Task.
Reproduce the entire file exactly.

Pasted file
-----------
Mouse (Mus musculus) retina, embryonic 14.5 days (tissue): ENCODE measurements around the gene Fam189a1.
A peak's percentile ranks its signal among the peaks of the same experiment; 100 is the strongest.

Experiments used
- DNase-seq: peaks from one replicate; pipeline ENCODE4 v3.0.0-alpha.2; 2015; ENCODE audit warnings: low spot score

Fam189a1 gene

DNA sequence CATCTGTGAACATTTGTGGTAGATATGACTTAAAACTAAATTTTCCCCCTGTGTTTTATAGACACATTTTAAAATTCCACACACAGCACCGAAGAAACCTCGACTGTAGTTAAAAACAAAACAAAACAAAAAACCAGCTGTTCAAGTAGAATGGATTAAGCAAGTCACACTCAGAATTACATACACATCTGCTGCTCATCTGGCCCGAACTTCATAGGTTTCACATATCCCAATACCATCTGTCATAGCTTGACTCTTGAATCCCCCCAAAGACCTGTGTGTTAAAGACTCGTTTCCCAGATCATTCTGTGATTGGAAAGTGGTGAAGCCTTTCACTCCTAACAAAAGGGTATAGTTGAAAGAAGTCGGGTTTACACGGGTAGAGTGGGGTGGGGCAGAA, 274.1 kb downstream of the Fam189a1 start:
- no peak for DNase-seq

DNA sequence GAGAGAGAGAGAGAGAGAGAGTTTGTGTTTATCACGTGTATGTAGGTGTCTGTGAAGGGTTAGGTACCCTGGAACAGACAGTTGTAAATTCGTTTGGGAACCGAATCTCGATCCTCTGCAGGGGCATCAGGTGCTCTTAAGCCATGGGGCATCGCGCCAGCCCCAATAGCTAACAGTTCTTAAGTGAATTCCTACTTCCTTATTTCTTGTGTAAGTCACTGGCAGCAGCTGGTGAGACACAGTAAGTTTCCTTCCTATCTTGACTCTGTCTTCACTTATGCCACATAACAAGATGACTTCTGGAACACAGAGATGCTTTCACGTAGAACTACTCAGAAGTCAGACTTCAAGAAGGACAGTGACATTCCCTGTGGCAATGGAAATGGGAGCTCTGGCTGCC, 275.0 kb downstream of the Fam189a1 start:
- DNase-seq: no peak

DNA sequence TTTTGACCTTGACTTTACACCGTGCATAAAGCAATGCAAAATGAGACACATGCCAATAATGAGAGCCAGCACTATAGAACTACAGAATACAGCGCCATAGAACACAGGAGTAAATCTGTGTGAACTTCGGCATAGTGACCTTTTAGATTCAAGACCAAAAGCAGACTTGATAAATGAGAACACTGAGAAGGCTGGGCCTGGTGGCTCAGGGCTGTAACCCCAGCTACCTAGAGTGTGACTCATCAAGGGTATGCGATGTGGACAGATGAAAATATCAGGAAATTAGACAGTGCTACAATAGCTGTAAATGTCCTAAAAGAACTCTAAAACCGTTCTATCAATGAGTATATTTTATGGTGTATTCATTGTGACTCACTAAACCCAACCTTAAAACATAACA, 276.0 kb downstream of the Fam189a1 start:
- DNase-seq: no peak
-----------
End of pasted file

Mouse (Mus musculus) retina, embryonic 14.5 days (tissue): ENCODE measurements around the gene Fam189a1.
A peak's percentile ranks its signal among the peaks of the same experiment; 100 is the strongest.

Experiments used
- DNase-seq: peaks from one replicate; pipeline ENCODE4 v3.0.0-alpha.2; 2015; ENCODE audit warnings: low spot score

Fam189a1 gene

DNA sequence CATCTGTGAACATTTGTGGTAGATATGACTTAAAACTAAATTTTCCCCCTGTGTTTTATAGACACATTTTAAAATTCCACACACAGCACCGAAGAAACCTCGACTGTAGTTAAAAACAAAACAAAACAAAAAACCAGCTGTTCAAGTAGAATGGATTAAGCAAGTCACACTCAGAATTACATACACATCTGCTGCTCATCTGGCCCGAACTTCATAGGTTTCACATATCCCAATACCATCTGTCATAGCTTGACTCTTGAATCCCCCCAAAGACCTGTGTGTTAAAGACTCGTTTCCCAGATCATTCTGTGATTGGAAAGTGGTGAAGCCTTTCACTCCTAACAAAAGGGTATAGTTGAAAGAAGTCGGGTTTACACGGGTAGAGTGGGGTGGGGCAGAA, 274.1 kb downstream of the Fam189a1 start:
- no peak for DNase-seq

DNA sequence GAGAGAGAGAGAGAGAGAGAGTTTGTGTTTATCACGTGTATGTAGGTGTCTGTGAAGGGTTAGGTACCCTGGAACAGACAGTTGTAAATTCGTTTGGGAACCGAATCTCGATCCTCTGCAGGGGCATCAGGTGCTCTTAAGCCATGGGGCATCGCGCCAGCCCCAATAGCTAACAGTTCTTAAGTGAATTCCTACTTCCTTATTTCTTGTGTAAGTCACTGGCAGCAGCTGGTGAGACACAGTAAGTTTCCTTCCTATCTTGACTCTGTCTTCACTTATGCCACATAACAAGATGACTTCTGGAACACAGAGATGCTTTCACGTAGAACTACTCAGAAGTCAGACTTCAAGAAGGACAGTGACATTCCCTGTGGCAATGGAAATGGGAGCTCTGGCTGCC, 275.0 kb downstream of the Fam189a1 start:
- DNase-seq: no peak

DNA sequence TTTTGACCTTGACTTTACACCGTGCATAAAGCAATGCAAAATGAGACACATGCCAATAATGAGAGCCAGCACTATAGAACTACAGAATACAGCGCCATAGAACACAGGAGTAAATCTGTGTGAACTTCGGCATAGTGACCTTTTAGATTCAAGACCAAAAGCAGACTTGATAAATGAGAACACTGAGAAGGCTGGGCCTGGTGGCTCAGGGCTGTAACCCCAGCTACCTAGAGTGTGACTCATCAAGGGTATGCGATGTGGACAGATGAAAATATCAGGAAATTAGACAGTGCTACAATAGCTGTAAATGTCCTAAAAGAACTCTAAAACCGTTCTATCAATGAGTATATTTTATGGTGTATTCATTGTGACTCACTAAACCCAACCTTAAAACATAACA, 276.0 kb downstream of the Fam189a1 start:
- DNase-seq: no peak